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Columns, Sports

Shaw ’13: Down the deep rabbit hole of intergalactic competition

Sports Columnist
Friday, March 1, 2013

A few weeks ago, “His Airness” and “Sir Charles” reached new milestones in their careers. Michael Jordan proved he was still the best Michael on his own underachieving team, while Charles Barkley finally got his total cholesterol under 300. Oh, and they also both turned 50. “But with advances in modern science and (their) high level of income, it’s not crazy to think (I) can live to be 245, maybe 300,” in the words of Ricky Bobby. So in honor of these two greats fighting Father Time, I’ve decided to break down their greatest Hall of Fame performances. That’s right — “Space Jam.”

Originally a series of collaborative Looney Tune and Nike commercials (actual dialogue: “Get your Hanes on, lace up your Nikes, grab your Wheaties and your Gatorade, and we’ll pick up a Big Mac…”), “Space Jam” has become a revisionist history of M.J.’s return to the league after his first retirement. I hope that, when America is excavated 2,000 years from now, our future conquerors will know Michael only returned to basketball because his struggle to prevent the enslavement of an animated civilization reignited his basketball passion.

For the uninformed, “Space Jam” tells the story of Danny DeVito’s animal spirit, Mr. Swackhammer, who runs a failing amusement franchise called Moron Mountain in the film. Because it’s the mid-90s and the Xbox hadn’t been invented yet, DeVito decides the only way to bring entertainment to Moron Mountain is to kidnap Bugs Bunny and co. and force them to tell the same jokes on repeat forever (looking at you, Brown Noser). To lure the lovable cartoons, he dispatches a squad of tiny aliens packing serious heat and absolutely no IQ. (The blue one would fit right in at Brown — he is clearly on way too many drugs for a children’s movie.)

Here’s where things get interesting. Like any chill bro, Bugs takes advantage of these dimwits and challenges the small-statured invaders to a game of basketball with the Tune’s freedom on the line. This leads to the aliens stealing the talent of Charles Barkley, Patrick Ewing, Muggsy Bogues, Larry Johnson and Shawn Bradley. There are only three reasons for the inclusion of Bradley over Hakeem Olajuwon. One: the aliens needed an irrational confidence token white guy. Two: the blue alien was too high to realize what was happening at the time. Three: Hakeem was too busy naming and having tea parties with his championship rings to participate in a movie about Michael Jordan coming back to steal his dreams.

The creation of the Monstars and the self-dubbed “Mean Team” forces the Tunes to interrupt possibly the greatest golf trio of all time — M.J., “Larry Legend” and Bill Murray — and enlist Michael’s help. I believe Bird was missing too many vertebrate at this point to even participate in a literally Kevin Garnett “Anything-Is-Possibleeeeee!!!” Tune game.

After a series of training montages and the death of the innocence of Jordan’s children after they witness Bugs and Daffy Duck robbing their home for Mike’s gym gear, the Tune Squad finally makes it to the hardcourt. The team actually boasts incredible talent, featuring starting guards Tasmanian Devil and Michael Jordan and forwards Daffy Duck, Lola Bunny and pointguard Bugs. The Monstars run up the score early as both teams use game plans based entirely on NBA Jam — dunks on dunks on dunks. The tide changes when the Tunes find “Michael’s Secret Stuff” and, believing the tap water to be steroids (maybe it was sourced from a Miami clinic), far too enthusiastically consume the illegal performance enhancer, which nicely sets up the ultimate “You’ve had it in you all along!” feel-good moment. Seeing the Tune’s renewed confidence — in an act that’s just Michael being Michael and in no way foreshadowing Jordan’s future issues with gambling — Michael somehow finds a way to up the stakes beyond the enslavement of an entire civilization by trading himself for the NBA talent.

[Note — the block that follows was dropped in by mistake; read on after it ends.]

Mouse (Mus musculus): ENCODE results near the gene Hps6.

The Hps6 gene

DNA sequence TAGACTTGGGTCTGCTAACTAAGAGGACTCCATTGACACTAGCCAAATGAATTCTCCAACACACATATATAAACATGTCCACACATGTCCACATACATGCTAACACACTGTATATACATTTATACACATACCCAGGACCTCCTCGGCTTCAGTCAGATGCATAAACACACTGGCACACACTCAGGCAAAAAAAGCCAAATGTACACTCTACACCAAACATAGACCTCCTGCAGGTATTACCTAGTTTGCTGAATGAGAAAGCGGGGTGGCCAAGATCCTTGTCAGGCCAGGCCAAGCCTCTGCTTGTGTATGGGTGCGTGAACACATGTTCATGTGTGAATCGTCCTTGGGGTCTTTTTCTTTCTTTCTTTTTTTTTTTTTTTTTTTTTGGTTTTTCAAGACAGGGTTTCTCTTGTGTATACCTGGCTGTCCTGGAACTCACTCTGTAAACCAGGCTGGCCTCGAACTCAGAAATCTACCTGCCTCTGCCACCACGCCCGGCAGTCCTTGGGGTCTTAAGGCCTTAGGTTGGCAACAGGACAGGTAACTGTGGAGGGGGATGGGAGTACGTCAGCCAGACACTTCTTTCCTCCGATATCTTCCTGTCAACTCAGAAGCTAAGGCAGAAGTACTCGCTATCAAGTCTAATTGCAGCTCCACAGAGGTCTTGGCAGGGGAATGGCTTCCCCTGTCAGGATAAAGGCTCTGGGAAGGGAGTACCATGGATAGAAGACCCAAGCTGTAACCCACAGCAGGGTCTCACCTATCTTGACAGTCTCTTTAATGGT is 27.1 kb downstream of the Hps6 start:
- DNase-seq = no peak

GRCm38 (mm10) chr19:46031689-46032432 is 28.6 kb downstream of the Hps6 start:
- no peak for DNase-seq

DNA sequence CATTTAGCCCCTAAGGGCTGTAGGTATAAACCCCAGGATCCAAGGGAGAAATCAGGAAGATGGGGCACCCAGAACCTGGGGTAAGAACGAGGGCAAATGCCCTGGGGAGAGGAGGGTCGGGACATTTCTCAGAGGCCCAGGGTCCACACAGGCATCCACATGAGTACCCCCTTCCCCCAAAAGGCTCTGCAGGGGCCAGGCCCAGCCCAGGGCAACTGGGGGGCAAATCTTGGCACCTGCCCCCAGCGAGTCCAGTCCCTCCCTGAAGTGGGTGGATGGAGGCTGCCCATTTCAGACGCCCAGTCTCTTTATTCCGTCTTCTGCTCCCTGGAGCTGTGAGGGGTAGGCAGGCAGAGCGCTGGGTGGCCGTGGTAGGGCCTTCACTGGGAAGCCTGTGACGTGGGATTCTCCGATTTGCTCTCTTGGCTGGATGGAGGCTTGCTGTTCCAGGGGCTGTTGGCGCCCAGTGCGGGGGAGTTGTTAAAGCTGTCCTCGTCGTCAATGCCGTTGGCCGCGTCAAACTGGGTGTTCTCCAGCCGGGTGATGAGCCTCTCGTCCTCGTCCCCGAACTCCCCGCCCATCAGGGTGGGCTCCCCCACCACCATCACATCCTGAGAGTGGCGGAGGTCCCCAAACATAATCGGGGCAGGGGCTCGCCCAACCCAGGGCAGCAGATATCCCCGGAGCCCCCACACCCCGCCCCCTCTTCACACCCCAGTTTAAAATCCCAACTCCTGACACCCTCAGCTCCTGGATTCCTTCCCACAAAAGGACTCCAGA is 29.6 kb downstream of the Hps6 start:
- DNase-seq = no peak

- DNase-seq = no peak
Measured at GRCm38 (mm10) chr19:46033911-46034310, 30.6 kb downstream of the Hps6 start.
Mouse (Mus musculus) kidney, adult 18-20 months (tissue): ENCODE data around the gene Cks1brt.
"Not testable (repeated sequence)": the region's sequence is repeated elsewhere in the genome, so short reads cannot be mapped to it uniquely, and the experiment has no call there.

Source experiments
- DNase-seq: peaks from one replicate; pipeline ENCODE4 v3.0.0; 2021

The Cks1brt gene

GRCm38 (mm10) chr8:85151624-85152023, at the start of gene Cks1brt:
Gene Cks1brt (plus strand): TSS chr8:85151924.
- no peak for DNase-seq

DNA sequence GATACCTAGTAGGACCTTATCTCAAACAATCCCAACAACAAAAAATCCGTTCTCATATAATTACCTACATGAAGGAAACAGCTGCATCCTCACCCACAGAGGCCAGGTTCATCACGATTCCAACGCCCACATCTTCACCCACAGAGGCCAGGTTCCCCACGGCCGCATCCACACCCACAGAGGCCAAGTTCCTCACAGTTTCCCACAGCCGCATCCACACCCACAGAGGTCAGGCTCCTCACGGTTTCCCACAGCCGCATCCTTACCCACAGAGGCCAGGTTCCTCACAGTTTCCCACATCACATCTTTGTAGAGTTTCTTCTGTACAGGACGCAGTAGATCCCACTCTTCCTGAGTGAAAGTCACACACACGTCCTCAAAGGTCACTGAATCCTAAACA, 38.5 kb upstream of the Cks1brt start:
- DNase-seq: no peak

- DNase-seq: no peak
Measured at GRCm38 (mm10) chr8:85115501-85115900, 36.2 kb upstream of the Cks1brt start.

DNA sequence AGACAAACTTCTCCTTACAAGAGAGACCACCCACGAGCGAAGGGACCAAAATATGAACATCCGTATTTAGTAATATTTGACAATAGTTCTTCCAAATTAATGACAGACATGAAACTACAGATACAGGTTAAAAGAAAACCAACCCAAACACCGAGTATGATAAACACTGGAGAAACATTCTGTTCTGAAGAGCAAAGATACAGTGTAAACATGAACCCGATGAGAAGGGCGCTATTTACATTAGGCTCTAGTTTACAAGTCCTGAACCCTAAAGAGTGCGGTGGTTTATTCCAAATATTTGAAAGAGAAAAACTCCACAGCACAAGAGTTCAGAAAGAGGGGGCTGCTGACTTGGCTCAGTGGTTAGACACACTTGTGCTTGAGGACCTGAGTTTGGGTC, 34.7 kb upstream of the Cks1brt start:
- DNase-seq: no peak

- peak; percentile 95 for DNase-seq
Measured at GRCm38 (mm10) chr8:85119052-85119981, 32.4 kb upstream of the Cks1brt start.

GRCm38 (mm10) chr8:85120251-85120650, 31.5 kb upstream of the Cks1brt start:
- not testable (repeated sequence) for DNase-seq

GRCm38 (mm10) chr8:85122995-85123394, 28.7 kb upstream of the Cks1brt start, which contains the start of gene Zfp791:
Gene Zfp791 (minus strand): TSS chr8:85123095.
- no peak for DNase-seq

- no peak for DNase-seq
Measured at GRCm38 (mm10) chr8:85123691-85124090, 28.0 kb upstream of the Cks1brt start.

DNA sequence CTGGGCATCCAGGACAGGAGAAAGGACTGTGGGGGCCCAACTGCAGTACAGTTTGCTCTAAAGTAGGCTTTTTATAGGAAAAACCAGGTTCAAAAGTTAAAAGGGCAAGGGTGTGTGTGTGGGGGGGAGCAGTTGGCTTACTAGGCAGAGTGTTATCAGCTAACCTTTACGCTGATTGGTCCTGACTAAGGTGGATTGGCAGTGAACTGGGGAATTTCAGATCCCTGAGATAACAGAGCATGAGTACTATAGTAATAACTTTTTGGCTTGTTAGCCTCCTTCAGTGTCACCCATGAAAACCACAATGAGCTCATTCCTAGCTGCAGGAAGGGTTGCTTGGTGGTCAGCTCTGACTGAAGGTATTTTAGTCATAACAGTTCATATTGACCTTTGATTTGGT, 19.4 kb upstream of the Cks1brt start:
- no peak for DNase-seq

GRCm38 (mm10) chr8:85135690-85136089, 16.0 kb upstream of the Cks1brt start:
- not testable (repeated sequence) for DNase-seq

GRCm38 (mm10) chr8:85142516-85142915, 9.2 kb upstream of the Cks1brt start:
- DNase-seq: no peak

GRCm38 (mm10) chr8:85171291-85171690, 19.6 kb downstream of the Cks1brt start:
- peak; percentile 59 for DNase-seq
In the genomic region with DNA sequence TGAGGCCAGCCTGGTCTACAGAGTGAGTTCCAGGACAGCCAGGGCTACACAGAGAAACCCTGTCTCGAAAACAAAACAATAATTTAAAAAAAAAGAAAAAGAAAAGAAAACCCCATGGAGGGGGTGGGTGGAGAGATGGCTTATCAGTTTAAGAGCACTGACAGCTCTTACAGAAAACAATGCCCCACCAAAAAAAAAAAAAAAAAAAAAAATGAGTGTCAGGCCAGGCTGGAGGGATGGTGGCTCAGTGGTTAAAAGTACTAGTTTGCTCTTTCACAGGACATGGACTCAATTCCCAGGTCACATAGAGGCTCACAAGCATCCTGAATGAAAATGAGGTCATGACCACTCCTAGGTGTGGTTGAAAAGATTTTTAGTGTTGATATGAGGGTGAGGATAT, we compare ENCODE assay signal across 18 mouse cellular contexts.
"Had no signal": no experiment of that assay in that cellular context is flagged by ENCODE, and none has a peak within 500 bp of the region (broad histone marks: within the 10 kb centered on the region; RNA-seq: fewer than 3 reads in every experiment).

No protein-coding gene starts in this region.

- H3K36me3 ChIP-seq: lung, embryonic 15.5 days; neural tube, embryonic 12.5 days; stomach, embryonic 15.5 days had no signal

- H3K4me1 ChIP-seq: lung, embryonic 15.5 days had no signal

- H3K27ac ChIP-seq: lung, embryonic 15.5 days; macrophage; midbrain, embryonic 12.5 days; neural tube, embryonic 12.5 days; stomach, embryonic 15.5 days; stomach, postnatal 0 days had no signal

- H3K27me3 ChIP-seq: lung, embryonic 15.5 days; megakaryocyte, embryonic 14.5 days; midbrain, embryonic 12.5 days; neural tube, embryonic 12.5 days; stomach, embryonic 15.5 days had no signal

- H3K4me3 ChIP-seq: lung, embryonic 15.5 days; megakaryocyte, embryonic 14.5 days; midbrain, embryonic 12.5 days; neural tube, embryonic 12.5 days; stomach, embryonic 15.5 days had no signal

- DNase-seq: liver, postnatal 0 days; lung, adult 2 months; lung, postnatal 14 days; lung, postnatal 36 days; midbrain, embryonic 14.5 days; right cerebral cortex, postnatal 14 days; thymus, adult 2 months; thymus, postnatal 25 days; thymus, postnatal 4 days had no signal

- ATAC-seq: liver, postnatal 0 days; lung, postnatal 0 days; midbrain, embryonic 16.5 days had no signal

Of course the real star of the game turns out to be referee Marvin the Martian, as the number of uncalled fouls would make even Tim Donaghy blush. I’m willing to accept that the animators essentially foreshadowed this year’s All-Star game featuring loud dunks and absolutely zero defense, but I’m pretty sure crushing an opponent’s skeletal structure and hooking up explosives to the basket violates at least one of Naismith’s rules. Surprisingly, the use of motor scooters in-game is perfectly legal. Somewhere along the line, Bill Murray shows up because he’s friends with the producer, gets confused for Dan Aykroyd and joins Club Trillion — one minute played followed by nine zeroes in other statistics — while Michael becomes compelled by the power of Christ, extending his arm about 30 feet to slam the game-winning dunk. I actually take back what I said about the explosives — the only unrealistic thing about this movie was that there wasn’t a foul called on every single one of M.J.’s possessions.

Back in the real world, Charles loses a pick-up game against a group of five-foot tall girls, but the real highlight is the shrink questioning Patrick Ewing’s impotence in a children’s movie. Just as the bumbling NBA stars are about to give up, Mike returns with everyone’s talent, and no one lives happily-ever-after except for Jordan.

And that, my friends, is how you distort history into a mushroom-fueled, psychedelic basketball nightmare. I believe I can fly!


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